Intelligence Officials Confirm White House, State Department Approved Surveillance Of Allied Leaders
This article was written by Madison Ruppert and originally published at End The Lie
Current and former U.S. intelligence officials confirmed that both the White House and State Department knew about and approved of surveillance of the phone conversations of allied foreign leaders, according to The Los Angeles Times.
This comes after it was revealed that the National Security Agency (NSA) spied on the phones of some 35 world leaders and has led to outcry in Spain, France, Mexico and Germany along with consideration of an anti-NSA resolution in the U.N.
Officials previously denied that President Barack Obama and those close to him knew about the eavesdropping of individuals at the highest levels of friendly governments.
Officials at the NSA and other intelligence agencies are reportedly upset and are under the impression that Obama is in the process of distancing himself from the activities and putting the blame on the intelligence community, the Times reports, citing intelligence officials.
In response to the latest revelations, the White House said it would look in to cutting back foreign surveillance in some cases and two senators have called for investigations into the NSA’s practices.
One such legislator, Sen. Dianne Feinstein (D-Calif.), was uncharacteristically critical of NSA surveillance and said the Intelligence Committee would “initiate a major review into all intelligence collection programs,” according to The Guardian.
However, Feinstein, who chairs the Senate Intelligence Committee, continued to stand by calling Edward Snowden a traitor, even though he is behind making the surveillance programs public.
“I’ve said what I’ve said. I stand by it,” Feinstein said to The Hill Tuesday.
Yet Feinstein complained about the programs being kept from Congress, something which would have continued to be the case were it not for Snowden’s leaks.
“The problem is the Congress has no knowledge, the intelligence committees have no knowledge,” Feinstein said. “And it seems to me that collecting content on allied leaders who are good friends is not something that we should do, without presidential authority.”
The last part of her statement seems to be incredibly important given that it is now apparent that it was indeed conducted with presidential authority.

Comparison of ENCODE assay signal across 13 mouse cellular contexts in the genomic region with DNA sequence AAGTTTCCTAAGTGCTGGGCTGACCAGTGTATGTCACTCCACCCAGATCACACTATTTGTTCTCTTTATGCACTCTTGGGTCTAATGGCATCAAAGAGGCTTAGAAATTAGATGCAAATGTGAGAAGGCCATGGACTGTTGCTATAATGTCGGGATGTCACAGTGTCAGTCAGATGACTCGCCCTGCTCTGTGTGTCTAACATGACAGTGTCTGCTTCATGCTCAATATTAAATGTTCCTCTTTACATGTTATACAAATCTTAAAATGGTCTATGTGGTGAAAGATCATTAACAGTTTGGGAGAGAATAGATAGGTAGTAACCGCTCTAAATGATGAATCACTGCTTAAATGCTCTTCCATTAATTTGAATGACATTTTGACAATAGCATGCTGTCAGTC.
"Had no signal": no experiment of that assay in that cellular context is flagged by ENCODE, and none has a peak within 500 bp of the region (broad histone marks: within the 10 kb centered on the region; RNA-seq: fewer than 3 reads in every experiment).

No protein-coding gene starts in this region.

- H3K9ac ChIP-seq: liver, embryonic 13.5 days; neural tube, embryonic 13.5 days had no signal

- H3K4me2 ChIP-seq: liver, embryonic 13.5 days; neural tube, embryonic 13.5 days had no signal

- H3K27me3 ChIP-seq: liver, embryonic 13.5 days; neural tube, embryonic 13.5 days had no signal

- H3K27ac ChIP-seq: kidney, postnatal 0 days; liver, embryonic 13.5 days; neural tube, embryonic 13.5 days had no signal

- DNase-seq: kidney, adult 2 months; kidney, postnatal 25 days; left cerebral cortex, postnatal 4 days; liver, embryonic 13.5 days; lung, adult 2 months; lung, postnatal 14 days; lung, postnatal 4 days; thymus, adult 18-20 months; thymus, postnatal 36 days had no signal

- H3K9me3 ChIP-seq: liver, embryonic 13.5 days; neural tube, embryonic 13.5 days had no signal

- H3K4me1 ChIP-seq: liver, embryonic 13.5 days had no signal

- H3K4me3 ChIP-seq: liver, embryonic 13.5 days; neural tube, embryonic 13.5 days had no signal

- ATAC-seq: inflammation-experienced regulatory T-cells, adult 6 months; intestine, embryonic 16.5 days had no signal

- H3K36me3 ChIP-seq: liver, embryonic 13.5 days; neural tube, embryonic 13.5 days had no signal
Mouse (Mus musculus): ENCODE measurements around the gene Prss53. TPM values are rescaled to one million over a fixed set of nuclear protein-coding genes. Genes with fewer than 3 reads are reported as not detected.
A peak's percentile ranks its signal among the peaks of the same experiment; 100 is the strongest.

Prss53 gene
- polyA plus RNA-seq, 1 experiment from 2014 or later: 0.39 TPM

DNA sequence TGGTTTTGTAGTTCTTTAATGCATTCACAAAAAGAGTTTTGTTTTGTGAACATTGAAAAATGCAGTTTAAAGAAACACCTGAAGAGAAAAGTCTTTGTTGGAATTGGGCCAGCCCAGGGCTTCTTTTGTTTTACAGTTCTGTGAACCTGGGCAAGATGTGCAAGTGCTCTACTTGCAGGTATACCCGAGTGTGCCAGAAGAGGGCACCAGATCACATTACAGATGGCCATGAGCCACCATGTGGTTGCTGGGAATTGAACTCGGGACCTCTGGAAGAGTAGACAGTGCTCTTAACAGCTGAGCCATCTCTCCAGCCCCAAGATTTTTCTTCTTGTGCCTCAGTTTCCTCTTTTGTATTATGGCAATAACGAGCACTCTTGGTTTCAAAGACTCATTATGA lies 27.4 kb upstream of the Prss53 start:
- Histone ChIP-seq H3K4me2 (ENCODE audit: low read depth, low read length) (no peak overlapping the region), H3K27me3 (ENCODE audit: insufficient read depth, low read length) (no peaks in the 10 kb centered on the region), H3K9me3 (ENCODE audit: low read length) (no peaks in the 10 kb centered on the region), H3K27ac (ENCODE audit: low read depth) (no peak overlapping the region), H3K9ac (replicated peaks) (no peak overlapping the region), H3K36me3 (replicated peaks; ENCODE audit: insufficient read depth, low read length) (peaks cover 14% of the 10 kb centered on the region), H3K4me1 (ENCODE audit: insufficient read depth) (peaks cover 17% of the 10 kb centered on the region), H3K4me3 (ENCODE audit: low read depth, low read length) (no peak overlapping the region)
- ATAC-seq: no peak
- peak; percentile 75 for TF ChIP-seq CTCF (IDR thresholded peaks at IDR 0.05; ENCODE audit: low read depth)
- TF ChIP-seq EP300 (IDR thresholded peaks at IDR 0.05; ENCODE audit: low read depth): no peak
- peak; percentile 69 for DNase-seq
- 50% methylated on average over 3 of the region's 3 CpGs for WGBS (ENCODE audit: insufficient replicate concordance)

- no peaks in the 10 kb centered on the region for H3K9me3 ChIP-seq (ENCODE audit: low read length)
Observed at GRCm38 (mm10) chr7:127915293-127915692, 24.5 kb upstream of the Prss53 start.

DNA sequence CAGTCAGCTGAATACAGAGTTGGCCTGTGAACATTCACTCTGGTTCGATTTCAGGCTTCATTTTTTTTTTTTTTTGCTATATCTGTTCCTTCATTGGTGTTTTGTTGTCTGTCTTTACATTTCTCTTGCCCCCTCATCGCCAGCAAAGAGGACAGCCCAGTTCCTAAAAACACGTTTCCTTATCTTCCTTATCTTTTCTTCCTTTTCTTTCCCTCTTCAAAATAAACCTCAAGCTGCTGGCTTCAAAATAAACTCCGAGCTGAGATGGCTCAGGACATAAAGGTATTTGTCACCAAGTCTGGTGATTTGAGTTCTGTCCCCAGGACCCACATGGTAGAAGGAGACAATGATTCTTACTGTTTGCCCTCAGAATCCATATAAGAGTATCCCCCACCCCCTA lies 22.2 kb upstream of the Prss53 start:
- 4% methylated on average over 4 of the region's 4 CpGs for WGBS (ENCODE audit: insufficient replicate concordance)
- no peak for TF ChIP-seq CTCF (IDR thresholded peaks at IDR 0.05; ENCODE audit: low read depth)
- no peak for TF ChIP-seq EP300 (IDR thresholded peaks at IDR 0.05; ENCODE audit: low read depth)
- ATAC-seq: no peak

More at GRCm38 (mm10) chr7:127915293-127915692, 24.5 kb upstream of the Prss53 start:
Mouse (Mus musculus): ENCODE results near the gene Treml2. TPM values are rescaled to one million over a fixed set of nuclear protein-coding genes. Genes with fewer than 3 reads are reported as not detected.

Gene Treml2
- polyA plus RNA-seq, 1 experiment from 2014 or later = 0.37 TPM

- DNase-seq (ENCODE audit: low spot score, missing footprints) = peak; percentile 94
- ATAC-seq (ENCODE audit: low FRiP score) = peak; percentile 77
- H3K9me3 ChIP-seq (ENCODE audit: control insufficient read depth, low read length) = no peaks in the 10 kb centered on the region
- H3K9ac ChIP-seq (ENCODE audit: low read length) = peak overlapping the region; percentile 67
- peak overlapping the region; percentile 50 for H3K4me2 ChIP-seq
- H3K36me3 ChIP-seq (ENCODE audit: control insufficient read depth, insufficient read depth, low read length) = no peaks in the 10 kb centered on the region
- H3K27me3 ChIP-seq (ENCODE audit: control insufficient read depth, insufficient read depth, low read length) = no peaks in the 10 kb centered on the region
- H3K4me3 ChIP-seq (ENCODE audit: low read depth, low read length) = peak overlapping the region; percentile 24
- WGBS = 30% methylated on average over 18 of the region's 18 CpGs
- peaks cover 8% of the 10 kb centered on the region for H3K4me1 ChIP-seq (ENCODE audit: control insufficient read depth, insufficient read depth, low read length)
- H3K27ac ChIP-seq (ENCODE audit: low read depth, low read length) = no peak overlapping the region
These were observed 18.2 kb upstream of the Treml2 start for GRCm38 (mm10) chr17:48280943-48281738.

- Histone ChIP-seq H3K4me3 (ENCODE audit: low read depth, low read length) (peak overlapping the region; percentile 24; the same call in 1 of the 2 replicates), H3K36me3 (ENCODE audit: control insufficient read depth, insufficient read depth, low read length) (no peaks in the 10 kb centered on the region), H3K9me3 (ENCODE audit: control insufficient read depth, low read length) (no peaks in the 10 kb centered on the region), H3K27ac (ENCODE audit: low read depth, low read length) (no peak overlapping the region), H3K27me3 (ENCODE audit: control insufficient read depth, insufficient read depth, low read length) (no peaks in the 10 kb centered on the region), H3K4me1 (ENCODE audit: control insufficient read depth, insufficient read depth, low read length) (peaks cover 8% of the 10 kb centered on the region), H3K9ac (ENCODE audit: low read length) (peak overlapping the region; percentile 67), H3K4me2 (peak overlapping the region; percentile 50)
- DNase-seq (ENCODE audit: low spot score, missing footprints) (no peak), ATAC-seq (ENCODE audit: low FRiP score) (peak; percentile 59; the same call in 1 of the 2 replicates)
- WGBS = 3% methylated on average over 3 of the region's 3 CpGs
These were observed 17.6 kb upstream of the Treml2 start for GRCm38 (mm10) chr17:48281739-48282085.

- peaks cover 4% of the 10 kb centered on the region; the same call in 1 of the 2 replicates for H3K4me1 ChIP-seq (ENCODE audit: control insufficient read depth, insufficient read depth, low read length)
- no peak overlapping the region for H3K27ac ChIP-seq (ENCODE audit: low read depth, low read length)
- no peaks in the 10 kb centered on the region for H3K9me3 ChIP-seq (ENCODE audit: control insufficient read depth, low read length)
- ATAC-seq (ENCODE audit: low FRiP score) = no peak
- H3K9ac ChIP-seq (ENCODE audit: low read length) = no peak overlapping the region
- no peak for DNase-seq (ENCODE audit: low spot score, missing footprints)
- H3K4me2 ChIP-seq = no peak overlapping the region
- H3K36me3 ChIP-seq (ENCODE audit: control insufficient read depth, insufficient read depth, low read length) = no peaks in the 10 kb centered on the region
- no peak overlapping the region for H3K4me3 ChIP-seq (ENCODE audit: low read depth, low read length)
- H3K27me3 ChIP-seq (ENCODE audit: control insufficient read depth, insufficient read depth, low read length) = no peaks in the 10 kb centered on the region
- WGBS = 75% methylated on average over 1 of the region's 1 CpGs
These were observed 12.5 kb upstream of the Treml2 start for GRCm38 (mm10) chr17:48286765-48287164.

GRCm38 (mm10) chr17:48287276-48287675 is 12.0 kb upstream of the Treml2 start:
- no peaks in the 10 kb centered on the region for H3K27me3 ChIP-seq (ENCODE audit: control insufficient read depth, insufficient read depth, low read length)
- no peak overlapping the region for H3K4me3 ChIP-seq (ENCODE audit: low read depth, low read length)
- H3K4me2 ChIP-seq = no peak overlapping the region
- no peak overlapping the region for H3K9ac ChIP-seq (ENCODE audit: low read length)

The anonymous intelligence officials who spoke to the Times said that the only way the White House be ignorant of the spying on foreign leaders was if they didn’t read their briefing books.
Interestingly, Feinstein claimed that the U.S. had stopped collecting intelligence on its allies and that such collection “will not continue.”
This claim was outright rejected by a senior Obama administration official, according to The Hill.
“While we have made some individual changes, which I cannot detail, we have not made across the board changes in policy like, for example, terminating intelligence collection that might be aimed at all allies,” the official said.
After the administration refuted Feinstein’s claim, a spokesman for the senator said she actually meant that the U.S. was ceasing “collection on foreign allied leaders.” It remains to be seen if that is actually true.
Feinstein also said it was her understanding that Obama “was not aware” of the U.S.’s practice of monitoring the cellphone of German Chancellor Angela Merkel. This also appears to be false.
The apparent shifting of blame seems to have enraged many in the intelligence community.
“People are furious,” a senior intelligence official said to the Times. “This is officially the White House cutting off the intelligence community.”
Sen. John McCain (R-Ariz.), said that Congress should think about launching a special select committee to examine what Obama knew about eavesdropping on foreign leaders.
White House spokesman Jay Carney confirmed that the Obama administration recognizes “there needs to be additional constraints on how we gather and use intelligence.”
How that will play out remains to be seen.
The American Civil Liberties Union commended the proposal, calling it “real spying reform.”
While that legislation is considered by lawmakers, the White House will reportedly conduct a review of their own, Carney said.
Caitlin Hayden, the spokeswoman for the National Security Council, said that the administration’s review would examine if the government has “the appropriate posture when it comes to heads of state, how we coordinate with our closest allies and partners, and what further guiding principles or constraints might be appropriate for our efforts.”
The administration’s review should be completed by the end of the year, Hayden said.
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